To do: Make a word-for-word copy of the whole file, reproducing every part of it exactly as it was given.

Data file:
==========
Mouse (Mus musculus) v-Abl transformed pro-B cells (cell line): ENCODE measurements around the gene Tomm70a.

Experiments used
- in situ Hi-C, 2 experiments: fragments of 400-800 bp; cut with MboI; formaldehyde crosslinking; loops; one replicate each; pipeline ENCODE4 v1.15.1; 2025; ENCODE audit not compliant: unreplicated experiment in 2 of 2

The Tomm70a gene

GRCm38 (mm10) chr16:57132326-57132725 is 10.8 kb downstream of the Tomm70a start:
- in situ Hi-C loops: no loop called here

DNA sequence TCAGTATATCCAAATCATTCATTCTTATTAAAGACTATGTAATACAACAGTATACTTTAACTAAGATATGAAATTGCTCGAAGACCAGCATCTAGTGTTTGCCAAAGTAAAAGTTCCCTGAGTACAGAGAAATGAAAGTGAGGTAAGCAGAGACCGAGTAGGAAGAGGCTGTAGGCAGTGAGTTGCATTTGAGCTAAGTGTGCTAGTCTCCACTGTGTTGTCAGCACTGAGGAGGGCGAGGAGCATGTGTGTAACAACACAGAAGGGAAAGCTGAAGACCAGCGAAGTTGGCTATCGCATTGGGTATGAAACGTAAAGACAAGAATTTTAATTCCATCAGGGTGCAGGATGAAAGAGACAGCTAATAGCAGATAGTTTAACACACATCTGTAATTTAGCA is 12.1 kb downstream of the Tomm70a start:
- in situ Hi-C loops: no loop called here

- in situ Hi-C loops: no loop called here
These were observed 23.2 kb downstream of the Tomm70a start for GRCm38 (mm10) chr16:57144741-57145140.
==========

Mouse (Mus musculus) v-Abl transformed pro-B cells (cell line): ENCODE measurements around the gene Tomm70a.

Experiments used
- in situ Hi-C, 2 experiments: fragments of 400-800 bp; cut with MboI; formaldehyde crosslinking; loops; one replicate each; pipeline ENCODE4 v1.15.1; 2025; ENCODE audit not compliant: unreplicated experiment in 2 of 2

The Tomm70a gene

GRCm38 (mm10) chr16:57132326-57132725 is 10.8 kb downstream of the Tomm70a start:
- in situ Hi-C loops: no loop called here

DNA sequence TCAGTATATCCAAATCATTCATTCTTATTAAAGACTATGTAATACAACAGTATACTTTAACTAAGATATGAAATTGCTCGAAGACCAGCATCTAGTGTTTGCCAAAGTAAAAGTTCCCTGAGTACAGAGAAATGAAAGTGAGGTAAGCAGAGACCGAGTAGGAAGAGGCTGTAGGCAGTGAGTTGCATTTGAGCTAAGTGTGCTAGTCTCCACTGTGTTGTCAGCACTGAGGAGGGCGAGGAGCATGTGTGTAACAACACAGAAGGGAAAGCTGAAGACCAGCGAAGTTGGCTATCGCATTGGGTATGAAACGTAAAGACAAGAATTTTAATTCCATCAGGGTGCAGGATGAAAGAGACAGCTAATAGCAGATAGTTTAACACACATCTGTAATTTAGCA is 12.1 kb downstream of the Tomm70a start:
- in situ Hi-C loops: no loop called here

- in situ Hi-C loops: no loop called here
These were observed 23.2 kb downstream of the Tomm70a start for GRCm38 (mm10) chr16:57144741-57145140.